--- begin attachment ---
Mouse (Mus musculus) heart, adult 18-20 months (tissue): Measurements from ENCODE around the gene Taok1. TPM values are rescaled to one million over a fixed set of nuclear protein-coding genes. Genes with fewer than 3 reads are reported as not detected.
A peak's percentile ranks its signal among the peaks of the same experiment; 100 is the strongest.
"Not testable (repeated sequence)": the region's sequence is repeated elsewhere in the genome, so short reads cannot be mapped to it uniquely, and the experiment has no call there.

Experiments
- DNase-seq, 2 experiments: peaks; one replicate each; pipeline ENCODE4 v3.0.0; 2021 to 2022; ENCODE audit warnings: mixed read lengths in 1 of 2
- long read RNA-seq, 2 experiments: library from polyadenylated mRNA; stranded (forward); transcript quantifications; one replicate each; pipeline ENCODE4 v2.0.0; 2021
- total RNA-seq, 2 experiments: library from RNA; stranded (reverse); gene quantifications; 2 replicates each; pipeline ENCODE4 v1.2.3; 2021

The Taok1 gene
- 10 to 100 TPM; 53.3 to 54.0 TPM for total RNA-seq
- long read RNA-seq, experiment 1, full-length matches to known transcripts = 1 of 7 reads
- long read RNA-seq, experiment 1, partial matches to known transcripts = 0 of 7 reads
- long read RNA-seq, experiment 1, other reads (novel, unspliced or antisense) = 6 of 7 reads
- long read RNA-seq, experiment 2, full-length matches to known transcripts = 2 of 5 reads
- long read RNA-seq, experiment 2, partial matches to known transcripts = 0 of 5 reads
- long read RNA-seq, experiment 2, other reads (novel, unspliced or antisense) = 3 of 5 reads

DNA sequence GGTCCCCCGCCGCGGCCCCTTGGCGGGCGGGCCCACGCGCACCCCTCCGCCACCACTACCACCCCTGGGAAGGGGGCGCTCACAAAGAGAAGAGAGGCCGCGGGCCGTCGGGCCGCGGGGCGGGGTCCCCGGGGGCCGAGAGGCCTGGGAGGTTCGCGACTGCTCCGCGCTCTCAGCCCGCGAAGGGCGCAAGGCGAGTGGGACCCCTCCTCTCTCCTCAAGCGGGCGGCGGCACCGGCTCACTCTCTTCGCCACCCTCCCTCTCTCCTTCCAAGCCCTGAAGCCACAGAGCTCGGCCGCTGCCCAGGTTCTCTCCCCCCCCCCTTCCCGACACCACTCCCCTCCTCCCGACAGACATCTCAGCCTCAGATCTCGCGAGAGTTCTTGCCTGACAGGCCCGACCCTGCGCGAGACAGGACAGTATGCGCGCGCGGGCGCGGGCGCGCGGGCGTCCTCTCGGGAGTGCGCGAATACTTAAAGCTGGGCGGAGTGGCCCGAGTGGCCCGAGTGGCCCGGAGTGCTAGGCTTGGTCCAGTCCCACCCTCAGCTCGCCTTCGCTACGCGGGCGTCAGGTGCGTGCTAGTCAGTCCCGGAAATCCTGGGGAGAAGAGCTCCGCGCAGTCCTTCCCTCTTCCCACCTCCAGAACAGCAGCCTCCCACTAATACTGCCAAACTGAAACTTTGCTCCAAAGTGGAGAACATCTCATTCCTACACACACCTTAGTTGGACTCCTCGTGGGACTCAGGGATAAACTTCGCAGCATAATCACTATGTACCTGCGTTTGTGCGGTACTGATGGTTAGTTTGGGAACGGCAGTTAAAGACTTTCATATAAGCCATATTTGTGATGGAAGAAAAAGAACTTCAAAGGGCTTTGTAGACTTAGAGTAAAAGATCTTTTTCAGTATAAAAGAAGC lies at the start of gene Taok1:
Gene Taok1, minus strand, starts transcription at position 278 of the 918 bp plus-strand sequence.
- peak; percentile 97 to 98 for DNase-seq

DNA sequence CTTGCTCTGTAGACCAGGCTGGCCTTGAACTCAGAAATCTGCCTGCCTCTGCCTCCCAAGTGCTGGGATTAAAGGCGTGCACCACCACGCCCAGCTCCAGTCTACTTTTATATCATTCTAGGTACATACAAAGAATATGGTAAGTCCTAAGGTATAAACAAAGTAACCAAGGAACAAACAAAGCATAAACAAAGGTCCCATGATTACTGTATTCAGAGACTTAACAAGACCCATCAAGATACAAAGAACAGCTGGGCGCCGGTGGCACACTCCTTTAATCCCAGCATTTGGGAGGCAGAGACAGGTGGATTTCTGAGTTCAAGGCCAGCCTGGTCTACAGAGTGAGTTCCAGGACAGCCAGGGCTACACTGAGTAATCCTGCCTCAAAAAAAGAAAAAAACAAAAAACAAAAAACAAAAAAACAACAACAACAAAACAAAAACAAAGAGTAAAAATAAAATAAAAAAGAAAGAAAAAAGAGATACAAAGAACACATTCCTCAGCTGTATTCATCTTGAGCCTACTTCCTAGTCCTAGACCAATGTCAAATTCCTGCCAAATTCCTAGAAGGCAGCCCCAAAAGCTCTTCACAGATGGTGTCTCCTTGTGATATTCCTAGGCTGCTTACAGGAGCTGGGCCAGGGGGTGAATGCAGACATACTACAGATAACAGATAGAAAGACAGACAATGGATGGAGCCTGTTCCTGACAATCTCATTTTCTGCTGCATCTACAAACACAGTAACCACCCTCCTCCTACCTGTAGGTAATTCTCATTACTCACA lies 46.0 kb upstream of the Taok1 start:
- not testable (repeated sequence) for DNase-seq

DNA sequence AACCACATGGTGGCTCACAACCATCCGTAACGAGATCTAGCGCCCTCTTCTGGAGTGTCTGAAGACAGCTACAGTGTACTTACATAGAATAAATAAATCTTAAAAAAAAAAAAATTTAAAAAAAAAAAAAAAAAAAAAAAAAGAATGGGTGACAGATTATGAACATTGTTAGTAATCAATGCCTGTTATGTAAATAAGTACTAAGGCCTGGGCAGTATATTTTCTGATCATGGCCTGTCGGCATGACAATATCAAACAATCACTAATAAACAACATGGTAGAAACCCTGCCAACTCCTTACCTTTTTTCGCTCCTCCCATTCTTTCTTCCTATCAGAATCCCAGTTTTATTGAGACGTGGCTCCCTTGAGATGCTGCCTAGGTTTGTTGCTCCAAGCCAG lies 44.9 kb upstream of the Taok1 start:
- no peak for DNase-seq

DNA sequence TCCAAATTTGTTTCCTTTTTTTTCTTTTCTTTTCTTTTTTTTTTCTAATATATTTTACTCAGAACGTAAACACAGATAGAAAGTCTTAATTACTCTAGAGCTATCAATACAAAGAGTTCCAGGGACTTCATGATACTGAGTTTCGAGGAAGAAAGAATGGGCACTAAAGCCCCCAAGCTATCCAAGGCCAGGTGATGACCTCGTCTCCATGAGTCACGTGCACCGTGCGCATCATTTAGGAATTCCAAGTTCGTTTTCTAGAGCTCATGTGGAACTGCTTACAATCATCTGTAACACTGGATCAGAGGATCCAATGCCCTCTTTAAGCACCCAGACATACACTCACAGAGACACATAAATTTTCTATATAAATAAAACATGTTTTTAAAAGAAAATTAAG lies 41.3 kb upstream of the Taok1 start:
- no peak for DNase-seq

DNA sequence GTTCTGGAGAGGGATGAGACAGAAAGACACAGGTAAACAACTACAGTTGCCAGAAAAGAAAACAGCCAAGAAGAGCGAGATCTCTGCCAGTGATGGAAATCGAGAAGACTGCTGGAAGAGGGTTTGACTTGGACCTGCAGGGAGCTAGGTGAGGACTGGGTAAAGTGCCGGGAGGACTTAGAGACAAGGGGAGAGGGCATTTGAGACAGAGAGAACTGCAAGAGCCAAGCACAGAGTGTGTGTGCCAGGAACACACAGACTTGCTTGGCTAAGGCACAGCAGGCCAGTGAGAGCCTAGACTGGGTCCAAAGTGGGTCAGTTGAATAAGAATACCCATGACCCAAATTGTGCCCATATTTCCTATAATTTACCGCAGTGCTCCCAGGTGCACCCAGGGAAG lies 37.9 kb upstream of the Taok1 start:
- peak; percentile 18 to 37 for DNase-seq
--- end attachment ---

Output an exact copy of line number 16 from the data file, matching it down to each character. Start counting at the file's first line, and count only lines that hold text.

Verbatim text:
DNA sequence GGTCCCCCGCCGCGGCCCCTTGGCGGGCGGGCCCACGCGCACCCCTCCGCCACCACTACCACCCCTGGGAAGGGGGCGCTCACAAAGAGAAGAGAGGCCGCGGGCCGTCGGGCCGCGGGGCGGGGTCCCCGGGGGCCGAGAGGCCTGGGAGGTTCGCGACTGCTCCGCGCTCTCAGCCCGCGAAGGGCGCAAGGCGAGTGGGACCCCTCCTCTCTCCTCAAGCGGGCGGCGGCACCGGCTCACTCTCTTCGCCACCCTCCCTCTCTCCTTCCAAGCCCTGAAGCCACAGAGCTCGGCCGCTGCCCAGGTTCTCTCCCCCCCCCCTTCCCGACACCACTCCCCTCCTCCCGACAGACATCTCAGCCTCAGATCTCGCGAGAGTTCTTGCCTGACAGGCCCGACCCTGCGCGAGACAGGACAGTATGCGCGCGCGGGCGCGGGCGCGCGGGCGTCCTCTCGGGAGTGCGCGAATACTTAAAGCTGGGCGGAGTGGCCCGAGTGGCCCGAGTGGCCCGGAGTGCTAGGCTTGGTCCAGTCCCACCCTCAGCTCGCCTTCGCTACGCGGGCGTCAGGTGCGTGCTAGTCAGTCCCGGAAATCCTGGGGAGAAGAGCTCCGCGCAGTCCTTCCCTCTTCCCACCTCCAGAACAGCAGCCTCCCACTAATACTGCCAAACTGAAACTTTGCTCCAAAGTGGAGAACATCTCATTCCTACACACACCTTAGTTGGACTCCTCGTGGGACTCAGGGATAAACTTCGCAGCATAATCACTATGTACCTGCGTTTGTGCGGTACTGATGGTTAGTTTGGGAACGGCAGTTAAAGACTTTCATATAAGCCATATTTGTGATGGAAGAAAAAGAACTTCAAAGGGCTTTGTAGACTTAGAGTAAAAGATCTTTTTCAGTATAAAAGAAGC lies at the start of gene Taok1: